Véronique Drouhin-Boss: It is actually my father who played an important role in Chablis, believing, in 1968, about the future of the depressed region. My grandfather was the one who started the estate purchasing in 1918 the Clos des Mouches.

r/T™: Your father Robert proved a pioneer in Oregon as well, establishing Domaine Drouhin Oregon (DDO) in 1987 in the Dundee Hills – the first Burgundian drawn to the region by its familiar climate and promising soils.

How has the purchase of Roserock  in 2013 impacted your family’s winemaking operations?

Véronique Drouhin-Boss:  It has not changed our philosophy regarding winemaking. It is, however, a different area than the Dundee Hills, with minor differences in the microclimate and soil. The goal remains the same: producing wines that are elegant, refined, age worthy and showing the character of where they grow.

r/T™: The ‘rose’ portion of the ‘Roserock’ label references Pinot Noir, and the ‘rock’ part of the name references Chardonnays. A third, small portion of reserve wine is held back for ‘Zephirine,’ named after the ’Zephirine Drouhin’ a rose. Where does Roserock fit within the Drouhin ‘style?’

Véronique Drouhin-Boss: Roserock is flirting in style with Gevrey-Chambertin, meaning the wines show a great underlying structure with ample volume and bright flavors. Our Dundee Hills Pinot is more like a Chambolle-Musigny.

r/T™:  Can you elaborate a little bit more about the significance of ‘Zephirine,’ both the wine and the rose?

Véronique Drouhin-Boss:  Zephirine was the wife of a man, Monsieur Drouhin, who loved roses. In 1968 , at his request, a rose was made for her by Mr. Bizot, a rosemaker, who gave the name “Zephirine” to his new rose. How well suited for our Roserock reserve cuvée this name is! Like Laurene for our Dundee Hills premium estate pinot noir, Zephirine is a blend of a few carefully selected cuvées from Roserock, showing great complexity and beautiful texture.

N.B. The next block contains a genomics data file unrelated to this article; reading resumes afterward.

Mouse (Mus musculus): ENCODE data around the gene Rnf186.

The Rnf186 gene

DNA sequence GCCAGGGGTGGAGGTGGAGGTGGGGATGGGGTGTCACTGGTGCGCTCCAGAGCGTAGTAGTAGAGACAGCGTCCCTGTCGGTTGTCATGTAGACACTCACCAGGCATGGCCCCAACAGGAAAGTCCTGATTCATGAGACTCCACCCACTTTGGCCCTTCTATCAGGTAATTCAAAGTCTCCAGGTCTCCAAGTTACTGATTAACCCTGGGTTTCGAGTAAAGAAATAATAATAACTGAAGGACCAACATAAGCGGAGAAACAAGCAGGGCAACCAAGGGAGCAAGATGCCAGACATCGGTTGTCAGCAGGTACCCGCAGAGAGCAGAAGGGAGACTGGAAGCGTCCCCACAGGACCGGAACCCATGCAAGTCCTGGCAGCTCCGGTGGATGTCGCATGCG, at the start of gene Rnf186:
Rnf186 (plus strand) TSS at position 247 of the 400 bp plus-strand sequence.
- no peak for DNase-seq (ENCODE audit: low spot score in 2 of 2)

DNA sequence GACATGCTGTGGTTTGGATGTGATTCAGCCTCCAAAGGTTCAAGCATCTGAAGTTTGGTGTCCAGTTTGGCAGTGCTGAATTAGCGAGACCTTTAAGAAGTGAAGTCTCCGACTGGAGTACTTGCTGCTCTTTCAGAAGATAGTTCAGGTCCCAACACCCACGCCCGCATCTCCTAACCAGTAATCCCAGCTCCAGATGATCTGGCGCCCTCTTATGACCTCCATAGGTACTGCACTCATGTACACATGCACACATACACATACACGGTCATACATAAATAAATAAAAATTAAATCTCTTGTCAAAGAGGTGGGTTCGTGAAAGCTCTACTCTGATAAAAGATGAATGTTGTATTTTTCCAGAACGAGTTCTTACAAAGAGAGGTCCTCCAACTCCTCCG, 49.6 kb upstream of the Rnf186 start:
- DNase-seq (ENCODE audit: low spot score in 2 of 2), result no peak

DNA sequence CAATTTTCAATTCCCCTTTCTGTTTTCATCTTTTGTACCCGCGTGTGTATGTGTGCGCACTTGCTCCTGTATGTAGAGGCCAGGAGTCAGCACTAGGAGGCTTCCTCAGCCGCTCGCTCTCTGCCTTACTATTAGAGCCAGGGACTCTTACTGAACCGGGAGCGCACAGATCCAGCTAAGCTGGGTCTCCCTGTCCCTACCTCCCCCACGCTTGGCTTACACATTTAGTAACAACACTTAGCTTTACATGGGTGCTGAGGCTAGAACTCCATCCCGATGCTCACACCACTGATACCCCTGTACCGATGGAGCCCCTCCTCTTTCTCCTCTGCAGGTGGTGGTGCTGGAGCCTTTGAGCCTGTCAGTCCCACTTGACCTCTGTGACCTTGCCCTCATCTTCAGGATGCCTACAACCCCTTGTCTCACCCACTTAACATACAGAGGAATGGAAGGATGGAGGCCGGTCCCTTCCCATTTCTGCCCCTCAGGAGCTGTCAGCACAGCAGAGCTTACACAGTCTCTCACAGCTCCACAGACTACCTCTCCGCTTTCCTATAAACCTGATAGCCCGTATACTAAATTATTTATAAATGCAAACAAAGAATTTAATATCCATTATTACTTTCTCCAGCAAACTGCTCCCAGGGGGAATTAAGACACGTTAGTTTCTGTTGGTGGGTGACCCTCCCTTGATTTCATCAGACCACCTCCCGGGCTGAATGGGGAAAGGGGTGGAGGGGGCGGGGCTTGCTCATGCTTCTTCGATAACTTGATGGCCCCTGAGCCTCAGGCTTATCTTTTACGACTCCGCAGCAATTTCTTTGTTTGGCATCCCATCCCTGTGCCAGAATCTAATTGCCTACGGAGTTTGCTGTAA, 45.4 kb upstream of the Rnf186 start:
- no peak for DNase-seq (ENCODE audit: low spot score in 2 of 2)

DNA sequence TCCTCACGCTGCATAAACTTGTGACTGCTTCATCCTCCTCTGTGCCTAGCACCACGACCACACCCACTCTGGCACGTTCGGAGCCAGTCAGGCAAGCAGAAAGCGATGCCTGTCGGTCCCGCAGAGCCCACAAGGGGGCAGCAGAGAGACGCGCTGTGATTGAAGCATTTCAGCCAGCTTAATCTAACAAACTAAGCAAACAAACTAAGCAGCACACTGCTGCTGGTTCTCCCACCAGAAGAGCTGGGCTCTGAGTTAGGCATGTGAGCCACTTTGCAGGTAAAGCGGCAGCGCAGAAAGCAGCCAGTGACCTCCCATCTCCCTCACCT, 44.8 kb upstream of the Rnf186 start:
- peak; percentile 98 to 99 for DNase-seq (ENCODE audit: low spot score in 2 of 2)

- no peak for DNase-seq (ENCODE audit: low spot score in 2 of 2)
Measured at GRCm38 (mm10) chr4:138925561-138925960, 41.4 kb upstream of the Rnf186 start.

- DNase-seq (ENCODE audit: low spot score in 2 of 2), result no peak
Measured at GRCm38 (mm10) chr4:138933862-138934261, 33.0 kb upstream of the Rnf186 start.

r/T™:   In 1988, your father ‘nominated’ you as wine maker for Domaine Drouhin Oregon. Today, you straddle the wine-making fence between Burgundy and Oregon as ‘guardian of the Maison Joseph Drouhin style.”  Your older brother Philippe oversees the vines, striving to achieve ‘natural answers to natural problems.” How do these viticultural and wine making philosophies work together at Roserock?

Véronique Drouhin-Boss:  The philosophy is the same at Roserock, both for the viticulture and winemaking; the difference is that we have now been working for almost 30 years at DDO in the Dundee Hills so we have some good experience there. In Burgundy, it is 136 years of experience for our family. Roserock is much newer for us, the soil and microclimate characteristics are a little different, we already have fairly precise ideas on how to manage the vineyard and vinify the grapes but with time we will better understand each individual block. That might lead to a couple more different cuvées in the future.

r/T™:   As a vigneron, do you find your production methods vary much between Roserock, DDO and MJD? 

Véronique Drouhin-Boss: Honestly no, our methods do not vary that much between the three locations. The goal is the same in each place: to produce wines of character that reflect where they come from. There is no secret, but certainly there is a lot of thinking in the viticulture practices and then many tastings to fine tune each wine.

Every working day of the week and this during all year we taste at 11 AM for about one to one-and-a-half hour. When I am in Burgundy, I still taste our wines from Oregon that the winery sends me every month.

r/T™:  In 1986, after earning your advanced degree in Enology from the University of Dijon, you ended up interning with the Letts of The Eyrie Vineyard, the Casteels of Bethel Heights, and the Adelsheims. During your internship, did you notice many similarities between Oregon and Burgundian wine families?